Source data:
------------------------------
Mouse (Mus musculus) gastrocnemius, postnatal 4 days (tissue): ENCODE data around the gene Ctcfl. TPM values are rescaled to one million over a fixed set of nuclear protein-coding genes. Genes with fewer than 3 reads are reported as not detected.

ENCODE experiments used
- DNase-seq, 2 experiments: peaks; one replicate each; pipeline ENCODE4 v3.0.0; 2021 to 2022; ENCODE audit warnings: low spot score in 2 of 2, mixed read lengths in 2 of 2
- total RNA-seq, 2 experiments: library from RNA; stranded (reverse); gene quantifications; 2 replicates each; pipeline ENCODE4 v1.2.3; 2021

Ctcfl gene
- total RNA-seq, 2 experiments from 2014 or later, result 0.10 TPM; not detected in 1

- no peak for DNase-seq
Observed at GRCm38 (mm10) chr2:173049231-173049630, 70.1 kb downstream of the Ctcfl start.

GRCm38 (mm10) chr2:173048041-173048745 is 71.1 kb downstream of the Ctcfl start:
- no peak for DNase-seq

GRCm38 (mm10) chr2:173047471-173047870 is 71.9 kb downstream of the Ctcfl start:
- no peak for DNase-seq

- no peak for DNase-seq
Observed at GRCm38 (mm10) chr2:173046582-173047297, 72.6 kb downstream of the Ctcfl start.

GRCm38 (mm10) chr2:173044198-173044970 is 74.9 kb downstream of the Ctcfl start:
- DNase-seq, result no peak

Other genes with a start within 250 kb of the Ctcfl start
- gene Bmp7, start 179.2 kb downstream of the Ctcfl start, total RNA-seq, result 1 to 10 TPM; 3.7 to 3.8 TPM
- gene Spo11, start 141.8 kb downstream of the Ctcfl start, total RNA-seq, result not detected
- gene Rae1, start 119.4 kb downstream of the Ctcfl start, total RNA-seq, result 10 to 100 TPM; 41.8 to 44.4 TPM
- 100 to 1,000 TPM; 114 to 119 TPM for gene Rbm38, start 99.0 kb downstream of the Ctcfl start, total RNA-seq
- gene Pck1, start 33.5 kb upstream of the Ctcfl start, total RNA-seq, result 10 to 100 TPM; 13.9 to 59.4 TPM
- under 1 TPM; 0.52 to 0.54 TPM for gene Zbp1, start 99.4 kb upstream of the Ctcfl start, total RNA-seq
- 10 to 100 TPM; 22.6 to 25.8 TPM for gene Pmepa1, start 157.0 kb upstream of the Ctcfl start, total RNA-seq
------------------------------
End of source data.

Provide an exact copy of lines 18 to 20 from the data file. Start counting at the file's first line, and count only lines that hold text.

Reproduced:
- gene Bmp7, start 179.2 kb downstream of the Ctcfl start, total RNA-seq, result 1 to 10 TPM; 3.7 to 3.8 TPM
- gene Spo11, start 141.8 kb downstream of the Ctcfl start, total RNA-seq, result not detected
- gene Rae1, start 119.4 kb downstream of the Ctcfl start, total RNA-seq, result 10 to 100 TPM; 41.8 to 44.4 TPM